Starring Timothee Chalamet, Rebecca Ferguson, Oscar Isaac, Jason Momoa, Zendaya, Stellan Skarsgård, Josh Brolin, Javier Bardem, Dave Bautista, Charlotte Rampling
It was never going to take much rebooting Frank Herbert’s beloved “Dune” better than its 1984 disappointment helmed by David Lynch. Like “The Lord of the Rings” or Comic Book adaptions, the technology needed to be invented to match the imagination and world building found in the science fiction epic, long hailed the greatest of all time. Denis Villeneuve is one of the most articulate directors working today, there has always been a meditative thoughtfulness in every picture he has directed. “Prisoners” (2013) still ranks as one of the most brooding crime mystery’s, with a star studded ensemble. You won’t find a more riveting suspense thriller than “Sicario” (2015), another all-star cast. Then Villeneuve moved us in ways we couldn’t have imagined in “Arrival” (2016). All of these films have prepared the French Canadian filmmaker for the enormous task of adapting “Dune” and his ambition pays off in unexpected ways.
Arrakis is a planet much like our Middle East, dangerous, barren, and whoever controls it, holds great power due to its resources. Instead of oil, the future of the human race revolves around “melange", otherwise known as spice. It’s value is great, it’s effects on human life invaluable. Duke Leto Atreides (Isaac) has just been handed the reins of Arrakis. Smart enough to understand it’s likely a trap, why else would Atreides long standing enemy and ruler of Arakkis, The Harkonnens, just abandoned their fortune. Paul Atreides (Chalamet) accompanies his father to their new home along with his mother Lady Jessica (Ferguson). Paul has visons about an indigenous woman on Arrakis, and in the past the young heir’s visions typically come true. The Atreides rule over Arrakis barely begins before chaos cascades from the sky sending Paul on a journey to fulfil a prophecy and his destiny.
As far as performances in part one, it’s Rebecca Ferguson an anchoring presence in her versatility, who steals the show.
It’s important to signify that this is Part One, so audiences can manage expectations rather than exiting cinemas in frustration like they did back in 2001 with “The Fellowship of the Ring.” With major scenes shot with IMAX cameras, the few extra miles and dollars to see it as the filmmakers intended, makes the experience more substantial. Epic is a cliché for these types of world building films, and even that over used world doesn’t describe the vast scale Villeneuve and his team have conceived. Like with his previous work, Villeneuve takes his time, yet the two hour and a half running time speeds by. The script is careful at easing the audience into this world of names, races, planets and kingdoms, always making keeping the narrative focused and clear.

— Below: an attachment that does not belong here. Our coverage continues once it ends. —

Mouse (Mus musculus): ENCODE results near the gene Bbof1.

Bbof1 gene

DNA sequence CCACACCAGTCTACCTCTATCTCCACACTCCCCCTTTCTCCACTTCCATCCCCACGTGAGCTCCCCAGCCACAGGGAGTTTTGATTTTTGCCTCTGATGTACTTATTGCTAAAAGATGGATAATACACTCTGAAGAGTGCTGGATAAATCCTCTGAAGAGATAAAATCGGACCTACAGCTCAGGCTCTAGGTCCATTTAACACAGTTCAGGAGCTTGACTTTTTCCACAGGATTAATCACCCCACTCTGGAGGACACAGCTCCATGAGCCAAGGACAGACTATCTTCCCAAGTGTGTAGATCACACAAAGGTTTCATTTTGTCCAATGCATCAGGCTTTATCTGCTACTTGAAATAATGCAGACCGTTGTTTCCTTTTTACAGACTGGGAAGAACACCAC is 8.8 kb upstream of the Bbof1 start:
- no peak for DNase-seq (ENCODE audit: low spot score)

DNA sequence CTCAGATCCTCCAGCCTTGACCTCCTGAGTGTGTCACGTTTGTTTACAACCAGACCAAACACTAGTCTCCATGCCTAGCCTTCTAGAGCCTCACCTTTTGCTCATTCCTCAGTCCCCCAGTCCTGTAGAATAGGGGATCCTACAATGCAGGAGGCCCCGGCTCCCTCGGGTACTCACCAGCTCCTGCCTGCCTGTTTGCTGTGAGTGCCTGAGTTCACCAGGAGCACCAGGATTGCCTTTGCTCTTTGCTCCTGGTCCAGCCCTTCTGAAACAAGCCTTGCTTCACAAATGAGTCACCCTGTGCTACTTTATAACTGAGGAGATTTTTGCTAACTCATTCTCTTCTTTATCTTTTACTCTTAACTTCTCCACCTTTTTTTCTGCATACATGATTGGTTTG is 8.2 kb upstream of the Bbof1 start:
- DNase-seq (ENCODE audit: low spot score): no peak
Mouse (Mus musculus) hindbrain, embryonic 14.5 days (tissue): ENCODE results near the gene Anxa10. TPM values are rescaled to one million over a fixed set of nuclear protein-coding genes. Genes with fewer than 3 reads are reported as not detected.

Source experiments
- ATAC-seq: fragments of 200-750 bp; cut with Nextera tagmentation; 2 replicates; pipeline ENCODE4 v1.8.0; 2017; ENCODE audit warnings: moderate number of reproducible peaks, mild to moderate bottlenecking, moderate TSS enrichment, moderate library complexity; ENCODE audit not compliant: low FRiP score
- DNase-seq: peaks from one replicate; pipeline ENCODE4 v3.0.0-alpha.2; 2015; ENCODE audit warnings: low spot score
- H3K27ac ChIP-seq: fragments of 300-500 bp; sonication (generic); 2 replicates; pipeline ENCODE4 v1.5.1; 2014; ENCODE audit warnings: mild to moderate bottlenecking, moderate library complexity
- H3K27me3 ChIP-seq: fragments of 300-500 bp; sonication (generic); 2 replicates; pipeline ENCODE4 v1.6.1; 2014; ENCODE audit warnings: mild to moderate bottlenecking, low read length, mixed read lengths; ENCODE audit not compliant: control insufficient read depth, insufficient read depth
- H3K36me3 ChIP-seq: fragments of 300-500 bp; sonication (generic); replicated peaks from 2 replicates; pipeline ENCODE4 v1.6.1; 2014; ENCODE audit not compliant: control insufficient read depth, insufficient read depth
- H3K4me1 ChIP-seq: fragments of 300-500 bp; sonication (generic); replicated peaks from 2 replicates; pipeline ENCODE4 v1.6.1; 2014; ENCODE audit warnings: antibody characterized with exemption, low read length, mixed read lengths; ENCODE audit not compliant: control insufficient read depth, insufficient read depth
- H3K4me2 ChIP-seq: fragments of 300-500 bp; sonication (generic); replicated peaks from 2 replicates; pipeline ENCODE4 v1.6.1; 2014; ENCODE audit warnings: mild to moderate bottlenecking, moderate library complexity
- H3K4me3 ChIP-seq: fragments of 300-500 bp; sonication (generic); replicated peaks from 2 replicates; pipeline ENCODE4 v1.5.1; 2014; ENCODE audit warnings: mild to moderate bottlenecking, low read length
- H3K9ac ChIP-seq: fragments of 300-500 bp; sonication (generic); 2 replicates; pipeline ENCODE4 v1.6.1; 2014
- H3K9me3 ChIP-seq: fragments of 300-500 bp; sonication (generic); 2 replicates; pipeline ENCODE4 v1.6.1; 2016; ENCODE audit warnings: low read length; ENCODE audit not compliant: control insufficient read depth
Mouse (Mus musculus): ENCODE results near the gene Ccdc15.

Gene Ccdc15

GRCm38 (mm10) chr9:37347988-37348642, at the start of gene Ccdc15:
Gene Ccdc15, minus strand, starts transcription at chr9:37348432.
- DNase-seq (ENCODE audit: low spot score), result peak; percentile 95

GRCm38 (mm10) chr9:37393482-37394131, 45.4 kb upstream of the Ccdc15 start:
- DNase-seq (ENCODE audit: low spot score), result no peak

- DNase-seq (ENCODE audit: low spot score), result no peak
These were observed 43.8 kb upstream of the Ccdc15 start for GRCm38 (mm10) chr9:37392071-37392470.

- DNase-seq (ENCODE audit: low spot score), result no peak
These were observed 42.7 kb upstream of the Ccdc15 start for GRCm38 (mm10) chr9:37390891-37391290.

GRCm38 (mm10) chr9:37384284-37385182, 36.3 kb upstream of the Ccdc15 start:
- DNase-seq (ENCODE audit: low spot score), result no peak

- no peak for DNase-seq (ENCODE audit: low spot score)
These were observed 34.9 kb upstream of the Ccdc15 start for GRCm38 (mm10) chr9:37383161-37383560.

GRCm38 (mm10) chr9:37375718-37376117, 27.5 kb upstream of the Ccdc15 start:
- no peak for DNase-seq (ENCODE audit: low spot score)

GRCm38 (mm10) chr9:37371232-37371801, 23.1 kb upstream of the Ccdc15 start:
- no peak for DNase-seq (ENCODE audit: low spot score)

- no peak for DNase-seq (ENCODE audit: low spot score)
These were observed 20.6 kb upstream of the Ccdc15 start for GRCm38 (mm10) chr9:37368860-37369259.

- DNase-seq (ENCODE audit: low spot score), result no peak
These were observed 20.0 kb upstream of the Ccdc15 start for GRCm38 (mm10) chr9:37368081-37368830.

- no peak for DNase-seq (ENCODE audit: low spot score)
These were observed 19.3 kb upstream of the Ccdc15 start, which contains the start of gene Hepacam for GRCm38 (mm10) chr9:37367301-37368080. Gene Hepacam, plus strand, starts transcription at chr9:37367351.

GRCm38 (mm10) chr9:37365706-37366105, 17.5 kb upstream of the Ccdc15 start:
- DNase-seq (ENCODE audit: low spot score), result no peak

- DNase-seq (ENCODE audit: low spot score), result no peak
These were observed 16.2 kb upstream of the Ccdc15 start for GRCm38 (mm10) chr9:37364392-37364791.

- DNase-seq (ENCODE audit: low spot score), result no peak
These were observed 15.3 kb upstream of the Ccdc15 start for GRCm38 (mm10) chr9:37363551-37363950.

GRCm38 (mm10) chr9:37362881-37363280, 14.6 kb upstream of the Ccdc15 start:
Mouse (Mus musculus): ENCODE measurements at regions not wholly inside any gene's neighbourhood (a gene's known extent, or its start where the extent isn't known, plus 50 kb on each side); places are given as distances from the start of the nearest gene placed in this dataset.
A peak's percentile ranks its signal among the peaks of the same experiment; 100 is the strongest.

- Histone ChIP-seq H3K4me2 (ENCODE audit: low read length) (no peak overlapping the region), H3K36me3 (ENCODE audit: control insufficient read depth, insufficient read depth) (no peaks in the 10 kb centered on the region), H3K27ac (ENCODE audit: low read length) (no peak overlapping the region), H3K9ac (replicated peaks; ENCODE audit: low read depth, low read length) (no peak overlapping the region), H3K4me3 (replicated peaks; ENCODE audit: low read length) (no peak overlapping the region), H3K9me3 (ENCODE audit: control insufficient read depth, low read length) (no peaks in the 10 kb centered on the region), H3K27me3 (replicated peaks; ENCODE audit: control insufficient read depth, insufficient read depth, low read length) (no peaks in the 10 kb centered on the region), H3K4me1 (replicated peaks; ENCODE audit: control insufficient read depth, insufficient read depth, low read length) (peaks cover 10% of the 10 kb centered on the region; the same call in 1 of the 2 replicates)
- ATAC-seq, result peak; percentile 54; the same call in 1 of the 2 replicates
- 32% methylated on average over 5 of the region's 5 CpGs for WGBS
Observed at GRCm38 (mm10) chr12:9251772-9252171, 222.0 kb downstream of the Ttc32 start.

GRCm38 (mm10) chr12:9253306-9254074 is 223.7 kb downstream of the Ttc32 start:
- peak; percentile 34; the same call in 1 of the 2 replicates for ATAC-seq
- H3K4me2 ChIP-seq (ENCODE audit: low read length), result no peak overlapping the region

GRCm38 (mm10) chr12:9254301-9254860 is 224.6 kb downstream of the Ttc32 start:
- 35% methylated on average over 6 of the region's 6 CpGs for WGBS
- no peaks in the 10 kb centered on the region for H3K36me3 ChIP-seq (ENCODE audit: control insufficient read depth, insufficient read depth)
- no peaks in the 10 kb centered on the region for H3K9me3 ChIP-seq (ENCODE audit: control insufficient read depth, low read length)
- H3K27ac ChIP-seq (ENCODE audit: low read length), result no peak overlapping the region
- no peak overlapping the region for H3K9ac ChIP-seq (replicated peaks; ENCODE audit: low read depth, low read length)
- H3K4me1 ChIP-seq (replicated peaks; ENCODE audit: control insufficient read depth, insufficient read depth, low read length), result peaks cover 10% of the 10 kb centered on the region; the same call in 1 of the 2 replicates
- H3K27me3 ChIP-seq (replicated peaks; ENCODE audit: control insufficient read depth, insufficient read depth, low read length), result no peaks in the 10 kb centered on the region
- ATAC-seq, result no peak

Hans Zimmer’s score is another instant classic to add to his repertoire of iconic creations that will forever allow us to visually recall what we have seen just by hearing that gut vibrating melody. Scenes of Oscar nominee Timothee Chalamet trudging through the desert with sand swept hair and flowing garments, on his way to a destiny he doesn’t yet understand, feels like the “Call Me By Your Name” star has arrived at inevitable global stardom. Villeneuve has explained that the iconic scene referred to by fans as “the box scene” was the moment he knew he had cast the right actor for Paul. However, as far as performances in part one, it’s Rebecca Ferguson (“Mission: Impossible Fallout”, “The Greatest Showman”) an anchoring presence in her versatility, who steals the show. A beardless Jason Momoa (“Aquaman)” and the ever steadfast Isaac are also duly impressive.
Even in all its glory, Dune is an appetizer, a warm up to what will likely define both the director and his star.